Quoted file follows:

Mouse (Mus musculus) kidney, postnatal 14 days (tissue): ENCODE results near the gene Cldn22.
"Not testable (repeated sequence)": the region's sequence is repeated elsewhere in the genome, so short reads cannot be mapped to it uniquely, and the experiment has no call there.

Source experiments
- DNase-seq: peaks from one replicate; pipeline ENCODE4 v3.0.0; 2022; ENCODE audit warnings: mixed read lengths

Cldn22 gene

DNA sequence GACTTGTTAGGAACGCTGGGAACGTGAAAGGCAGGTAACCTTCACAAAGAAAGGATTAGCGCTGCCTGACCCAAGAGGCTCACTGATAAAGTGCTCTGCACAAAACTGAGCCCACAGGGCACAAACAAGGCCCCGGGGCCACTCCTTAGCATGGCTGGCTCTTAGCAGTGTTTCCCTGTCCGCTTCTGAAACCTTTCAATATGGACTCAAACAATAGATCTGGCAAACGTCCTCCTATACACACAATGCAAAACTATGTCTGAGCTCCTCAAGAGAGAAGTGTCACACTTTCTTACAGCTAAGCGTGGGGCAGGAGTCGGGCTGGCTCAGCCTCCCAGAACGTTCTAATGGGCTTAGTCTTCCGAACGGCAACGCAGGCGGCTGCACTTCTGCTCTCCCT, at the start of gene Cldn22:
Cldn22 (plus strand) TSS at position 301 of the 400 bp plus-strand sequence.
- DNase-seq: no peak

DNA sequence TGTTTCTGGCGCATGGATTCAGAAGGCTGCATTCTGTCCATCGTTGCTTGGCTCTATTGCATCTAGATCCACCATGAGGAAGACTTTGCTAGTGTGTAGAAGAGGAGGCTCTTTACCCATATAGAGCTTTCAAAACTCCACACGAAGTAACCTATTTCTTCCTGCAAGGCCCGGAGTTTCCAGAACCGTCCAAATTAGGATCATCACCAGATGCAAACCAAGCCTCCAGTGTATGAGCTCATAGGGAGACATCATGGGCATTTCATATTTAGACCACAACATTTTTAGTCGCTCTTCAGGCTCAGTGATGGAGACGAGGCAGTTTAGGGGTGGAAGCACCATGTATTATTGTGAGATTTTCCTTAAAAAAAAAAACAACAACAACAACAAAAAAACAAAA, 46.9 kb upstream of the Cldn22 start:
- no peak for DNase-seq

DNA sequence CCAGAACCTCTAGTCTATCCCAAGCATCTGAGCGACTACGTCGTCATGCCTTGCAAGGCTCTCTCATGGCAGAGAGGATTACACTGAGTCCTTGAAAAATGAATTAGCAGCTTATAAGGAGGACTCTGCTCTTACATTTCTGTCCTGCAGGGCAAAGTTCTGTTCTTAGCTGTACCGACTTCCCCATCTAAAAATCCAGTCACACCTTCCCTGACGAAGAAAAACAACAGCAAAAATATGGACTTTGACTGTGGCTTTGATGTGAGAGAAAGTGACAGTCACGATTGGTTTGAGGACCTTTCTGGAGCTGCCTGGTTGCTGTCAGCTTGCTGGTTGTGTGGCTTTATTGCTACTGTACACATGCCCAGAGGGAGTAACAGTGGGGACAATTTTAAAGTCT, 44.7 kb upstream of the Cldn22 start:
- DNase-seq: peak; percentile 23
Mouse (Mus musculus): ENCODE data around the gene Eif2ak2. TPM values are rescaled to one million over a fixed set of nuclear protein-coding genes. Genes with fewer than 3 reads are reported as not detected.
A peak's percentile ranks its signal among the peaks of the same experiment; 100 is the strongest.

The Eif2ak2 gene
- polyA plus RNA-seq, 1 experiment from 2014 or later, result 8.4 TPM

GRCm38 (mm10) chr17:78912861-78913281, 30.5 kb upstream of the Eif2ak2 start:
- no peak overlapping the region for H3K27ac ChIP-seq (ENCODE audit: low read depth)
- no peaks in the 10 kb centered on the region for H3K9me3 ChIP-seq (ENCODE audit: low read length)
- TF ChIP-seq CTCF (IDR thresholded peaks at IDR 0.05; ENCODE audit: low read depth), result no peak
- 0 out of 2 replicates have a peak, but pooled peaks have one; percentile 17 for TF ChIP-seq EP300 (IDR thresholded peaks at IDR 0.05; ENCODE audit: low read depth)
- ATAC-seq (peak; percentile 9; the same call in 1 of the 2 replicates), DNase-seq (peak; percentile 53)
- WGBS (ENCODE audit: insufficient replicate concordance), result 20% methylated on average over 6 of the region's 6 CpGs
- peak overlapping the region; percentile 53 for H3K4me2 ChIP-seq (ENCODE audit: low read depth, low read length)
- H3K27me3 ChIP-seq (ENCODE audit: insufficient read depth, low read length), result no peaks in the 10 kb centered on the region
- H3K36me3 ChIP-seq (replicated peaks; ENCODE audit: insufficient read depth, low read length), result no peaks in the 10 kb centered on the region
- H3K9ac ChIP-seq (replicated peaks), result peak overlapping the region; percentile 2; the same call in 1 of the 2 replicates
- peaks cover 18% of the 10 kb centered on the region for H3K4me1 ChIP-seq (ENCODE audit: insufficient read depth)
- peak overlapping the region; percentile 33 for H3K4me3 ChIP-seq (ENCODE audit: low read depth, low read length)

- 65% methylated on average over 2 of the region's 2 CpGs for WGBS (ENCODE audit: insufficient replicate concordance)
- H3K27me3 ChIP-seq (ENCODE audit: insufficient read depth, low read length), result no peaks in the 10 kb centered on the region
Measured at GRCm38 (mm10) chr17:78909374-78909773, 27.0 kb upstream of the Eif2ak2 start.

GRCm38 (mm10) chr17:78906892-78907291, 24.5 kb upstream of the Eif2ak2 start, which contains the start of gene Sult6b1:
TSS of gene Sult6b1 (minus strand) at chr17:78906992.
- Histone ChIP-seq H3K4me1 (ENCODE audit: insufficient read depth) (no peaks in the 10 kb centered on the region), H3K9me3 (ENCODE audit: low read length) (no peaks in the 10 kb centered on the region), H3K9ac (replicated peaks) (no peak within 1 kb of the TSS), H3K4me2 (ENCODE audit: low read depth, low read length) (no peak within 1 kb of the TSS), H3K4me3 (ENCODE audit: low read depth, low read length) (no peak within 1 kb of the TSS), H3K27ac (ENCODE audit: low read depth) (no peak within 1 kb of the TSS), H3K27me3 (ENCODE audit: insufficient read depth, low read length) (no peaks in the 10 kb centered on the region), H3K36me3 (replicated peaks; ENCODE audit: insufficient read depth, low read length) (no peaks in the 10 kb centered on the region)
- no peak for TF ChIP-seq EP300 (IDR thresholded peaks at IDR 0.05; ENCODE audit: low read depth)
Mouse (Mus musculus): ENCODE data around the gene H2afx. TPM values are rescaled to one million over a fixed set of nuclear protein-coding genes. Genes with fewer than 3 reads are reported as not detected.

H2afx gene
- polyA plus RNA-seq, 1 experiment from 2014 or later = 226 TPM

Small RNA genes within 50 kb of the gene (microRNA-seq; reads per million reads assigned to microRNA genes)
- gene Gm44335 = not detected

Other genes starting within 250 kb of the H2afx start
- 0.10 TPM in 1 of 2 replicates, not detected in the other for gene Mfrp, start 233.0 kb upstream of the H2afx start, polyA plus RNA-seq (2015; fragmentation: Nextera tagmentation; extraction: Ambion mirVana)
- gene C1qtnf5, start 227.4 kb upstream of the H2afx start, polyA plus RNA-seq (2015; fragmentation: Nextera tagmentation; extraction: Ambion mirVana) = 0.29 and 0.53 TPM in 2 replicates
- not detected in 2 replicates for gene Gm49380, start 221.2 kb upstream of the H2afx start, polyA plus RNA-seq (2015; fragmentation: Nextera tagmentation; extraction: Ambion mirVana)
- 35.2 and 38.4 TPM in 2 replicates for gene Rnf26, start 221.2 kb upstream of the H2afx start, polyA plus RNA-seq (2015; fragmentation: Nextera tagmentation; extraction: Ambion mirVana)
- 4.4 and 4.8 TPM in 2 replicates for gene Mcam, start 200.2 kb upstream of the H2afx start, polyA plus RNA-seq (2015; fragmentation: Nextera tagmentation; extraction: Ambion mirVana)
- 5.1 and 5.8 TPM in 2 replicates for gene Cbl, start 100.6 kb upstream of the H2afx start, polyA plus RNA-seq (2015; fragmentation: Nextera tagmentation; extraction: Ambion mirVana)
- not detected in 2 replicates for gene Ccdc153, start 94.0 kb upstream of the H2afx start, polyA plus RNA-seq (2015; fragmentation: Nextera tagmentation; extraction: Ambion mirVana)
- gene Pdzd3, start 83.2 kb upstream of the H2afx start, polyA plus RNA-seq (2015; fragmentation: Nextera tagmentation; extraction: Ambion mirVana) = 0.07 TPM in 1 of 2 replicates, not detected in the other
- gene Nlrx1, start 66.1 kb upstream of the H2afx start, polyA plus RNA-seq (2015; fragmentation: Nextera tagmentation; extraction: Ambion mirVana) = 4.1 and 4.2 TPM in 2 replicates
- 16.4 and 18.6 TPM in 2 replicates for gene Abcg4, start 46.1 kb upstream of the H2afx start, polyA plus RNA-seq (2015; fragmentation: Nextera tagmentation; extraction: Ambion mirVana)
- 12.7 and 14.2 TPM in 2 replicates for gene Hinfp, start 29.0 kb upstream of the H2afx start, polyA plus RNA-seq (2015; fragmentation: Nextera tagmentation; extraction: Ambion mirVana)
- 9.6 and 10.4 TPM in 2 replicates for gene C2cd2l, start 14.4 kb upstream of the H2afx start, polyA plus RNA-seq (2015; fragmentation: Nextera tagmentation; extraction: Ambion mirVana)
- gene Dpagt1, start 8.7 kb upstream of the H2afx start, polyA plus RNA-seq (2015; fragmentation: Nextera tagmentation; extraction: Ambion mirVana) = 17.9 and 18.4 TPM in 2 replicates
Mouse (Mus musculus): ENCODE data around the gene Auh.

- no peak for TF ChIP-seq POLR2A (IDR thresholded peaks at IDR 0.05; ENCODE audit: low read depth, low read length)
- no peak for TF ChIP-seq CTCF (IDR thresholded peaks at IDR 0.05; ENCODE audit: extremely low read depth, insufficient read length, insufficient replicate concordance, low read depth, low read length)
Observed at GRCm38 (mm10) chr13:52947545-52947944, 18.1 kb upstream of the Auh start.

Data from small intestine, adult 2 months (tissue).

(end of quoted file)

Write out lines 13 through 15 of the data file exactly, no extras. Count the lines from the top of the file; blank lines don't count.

Mouse (Mus musculus): ENCODE data around the gene Eif2ak2. TPM values are rescaled to one million over a fixed set of nuclear protein-coding genes. Genes with fewer than 3 reads are reported as not detected.
A peak's percentile ranks its signal among the peaks of the same experiment; 100 is the strongest.

The Eif2ak2 gene